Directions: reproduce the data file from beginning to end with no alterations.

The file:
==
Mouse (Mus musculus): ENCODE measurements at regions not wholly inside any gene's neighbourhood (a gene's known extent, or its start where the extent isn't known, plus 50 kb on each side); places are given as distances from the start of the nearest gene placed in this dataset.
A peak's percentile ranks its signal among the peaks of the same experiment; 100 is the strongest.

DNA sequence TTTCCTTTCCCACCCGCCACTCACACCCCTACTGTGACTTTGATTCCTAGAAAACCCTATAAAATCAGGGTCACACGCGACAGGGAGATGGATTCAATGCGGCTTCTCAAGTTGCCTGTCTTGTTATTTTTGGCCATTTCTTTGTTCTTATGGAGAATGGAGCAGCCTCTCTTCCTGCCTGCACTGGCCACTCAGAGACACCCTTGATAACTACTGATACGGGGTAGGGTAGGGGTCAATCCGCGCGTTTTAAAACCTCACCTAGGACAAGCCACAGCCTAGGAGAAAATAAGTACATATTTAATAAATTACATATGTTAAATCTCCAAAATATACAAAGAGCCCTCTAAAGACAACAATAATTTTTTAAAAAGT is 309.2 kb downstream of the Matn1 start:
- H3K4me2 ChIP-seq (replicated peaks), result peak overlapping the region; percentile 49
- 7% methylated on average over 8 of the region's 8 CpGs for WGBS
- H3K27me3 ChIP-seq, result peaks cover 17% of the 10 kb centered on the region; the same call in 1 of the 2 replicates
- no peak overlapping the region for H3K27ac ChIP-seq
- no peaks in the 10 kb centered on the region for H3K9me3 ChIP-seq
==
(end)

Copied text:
Mouse (Mus musculus): ENCODE measurements at regions not wholly inside any gene's neighbourhood (a gene's known extent, or its start where the extent isn't known, plus 50 kb on each side); places are given as distances from the start of the nearest gene placed in this dataset.
A peak's percentile ranks its signal among the peaks of the same experiment; 100 is the strongest.

DNA sequence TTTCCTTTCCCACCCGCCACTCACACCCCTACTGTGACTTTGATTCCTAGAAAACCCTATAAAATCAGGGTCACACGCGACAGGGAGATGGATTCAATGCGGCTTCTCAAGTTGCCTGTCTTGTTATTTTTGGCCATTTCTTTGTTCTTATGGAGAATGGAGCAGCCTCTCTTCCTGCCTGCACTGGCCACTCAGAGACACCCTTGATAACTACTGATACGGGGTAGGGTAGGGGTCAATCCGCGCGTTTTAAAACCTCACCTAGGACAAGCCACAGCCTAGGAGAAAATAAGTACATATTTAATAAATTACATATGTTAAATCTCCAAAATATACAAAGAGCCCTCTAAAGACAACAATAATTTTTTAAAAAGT is 309.2 kb downstream of the Matn1 start:
- H3K4me2 ChIP-seq (replicated peaks), result peak overlapping the region; percentile 49
- 7% methylated on average over 8 of the region's 8 CpGs for WGBS
- H3K27me3 ChIP-seq, result peaks cover 17% of the 10 kb centered on the region; the same call in 1 of the 2 replicates
- no peak overlapping the region for H3K27ac ChIP-seq
- no peaks in the 10 kb centered on the region for H3K9me3 ChIP-seq